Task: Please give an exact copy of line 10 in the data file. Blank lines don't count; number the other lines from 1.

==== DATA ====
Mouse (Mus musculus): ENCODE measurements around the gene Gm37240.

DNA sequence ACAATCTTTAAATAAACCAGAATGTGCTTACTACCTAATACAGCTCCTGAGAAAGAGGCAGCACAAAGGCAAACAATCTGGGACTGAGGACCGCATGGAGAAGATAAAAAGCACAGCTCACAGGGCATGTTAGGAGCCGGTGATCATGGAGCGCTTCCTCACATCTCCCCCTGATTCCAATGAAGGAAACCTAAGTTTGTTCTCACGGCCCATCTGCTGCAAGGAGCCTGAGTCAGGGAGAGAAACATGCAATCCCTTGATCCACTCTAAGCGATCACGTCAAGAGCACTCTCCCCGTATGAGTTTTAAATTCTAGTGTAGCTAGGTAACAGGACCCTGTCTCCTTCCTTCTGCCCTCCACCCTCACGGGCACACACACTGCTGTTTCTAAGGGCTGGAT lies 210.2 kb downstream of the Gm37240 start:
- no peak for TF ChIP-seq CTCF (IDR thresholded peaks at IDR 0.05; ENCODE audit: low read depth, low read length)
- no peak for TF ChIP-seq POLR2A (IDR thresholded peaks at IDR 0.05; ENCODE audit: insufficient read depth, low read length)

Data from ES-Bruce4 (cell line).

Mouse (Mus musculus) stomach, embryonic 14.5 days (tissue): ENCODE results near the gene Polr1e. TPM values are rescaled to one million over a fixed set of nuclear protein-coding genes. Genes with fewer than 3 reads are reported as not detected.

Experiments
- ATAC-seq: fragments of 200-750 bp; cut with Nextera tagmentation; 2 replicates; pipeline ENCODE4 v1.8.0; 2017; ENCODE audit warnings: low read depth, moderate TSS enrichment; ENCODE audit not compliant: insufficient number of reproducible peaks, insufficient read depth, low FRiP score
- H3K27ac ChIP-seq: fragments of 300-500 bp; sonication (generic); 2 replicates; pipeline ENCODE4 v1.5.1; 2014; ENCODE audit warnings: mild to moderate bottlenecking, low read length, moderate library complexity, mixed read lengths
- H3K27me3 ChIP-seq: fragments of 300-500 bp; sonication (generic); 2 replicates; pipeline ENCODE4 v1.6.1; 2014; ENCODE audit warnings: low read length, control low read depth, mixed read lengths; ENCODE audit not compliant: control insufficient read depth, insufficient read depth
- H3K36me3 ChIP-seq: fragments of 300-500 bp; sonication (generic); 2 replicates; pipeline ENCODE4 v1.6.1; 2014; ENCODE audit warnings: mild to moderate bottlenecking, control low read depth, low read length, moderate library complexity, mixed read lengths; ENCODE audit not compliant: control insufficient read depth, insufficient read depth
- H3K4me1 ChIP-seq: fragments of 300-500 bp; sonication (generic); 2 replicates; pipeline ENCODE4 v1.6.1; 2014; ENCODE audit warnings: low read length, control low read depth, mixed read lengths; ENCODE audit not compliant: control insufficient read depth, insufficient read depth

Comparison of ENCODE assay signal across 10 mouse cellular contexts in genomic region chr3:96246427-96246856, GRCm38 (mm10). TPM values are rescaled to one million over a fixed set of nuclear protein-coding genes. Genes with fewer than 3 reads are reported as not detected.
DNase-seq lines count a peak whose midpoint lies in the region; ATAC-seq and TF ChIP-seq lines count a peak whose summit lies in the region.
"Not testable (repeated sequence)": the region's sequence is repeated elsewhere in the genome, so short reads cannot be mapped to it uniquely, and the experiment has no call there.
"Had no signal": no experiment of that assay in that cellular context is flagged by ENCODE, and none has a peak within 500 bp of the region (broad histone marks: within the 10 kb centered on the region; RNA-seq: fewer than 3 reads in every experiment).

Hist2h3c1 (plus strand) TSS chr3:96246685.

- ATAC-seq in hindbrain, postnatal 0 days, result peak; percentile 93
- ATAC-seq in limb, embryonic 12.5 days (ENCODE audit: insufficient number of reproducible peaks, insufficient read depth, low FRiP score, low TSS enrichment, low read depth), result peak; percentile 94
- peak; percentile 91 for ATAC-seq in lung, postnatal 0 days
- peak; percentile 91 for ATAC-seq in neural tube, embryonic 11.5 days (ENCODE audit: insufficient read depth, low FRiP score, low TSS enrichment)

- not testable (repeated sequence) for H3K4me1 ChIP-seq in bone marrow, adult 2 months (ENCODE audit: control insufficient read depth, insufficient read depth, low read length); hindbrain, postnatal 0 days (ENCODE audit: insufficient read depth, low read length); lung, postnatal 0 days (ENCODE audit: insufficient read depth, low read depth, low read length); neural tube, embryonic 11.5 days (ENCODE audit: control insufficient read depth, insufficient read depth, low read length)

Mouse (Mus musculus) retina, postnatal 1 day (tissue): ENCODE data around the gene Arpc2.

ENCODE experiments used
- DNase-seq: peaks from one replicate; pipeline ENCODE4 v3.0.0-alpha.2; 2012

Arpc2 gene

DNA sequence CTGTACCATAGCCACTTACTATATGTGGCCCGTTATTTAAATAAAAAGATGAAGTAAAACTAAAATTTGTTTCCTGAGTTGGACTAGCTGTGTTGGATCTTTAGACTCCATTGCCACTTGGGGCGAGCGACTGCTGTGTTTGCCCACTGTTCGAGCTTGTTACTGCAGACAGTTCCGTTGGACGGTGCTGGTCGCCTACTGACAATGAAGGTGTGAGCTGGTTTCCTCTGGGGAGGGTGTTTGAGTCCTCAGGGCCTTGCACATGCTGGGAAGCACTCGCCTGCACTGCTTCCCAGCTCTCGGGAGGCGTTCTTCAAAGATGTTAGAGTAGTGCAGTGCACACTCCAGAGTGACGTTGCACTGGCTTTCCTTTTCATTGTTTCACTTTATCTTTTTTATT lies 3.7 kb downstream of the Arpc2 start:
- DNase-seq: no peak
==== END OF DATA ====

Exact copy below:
- H3K27me3 ChIP-seq: fragments of 300-500 bp; sonication (generic); 2 replicates; pipeline ENCODE4 v1.6.1; 2014; ENCODE audit warnings: low read length, control low read depth, mixed read lengths; ENCODE audit not compliant: control insufficient read depth, insufficient read depth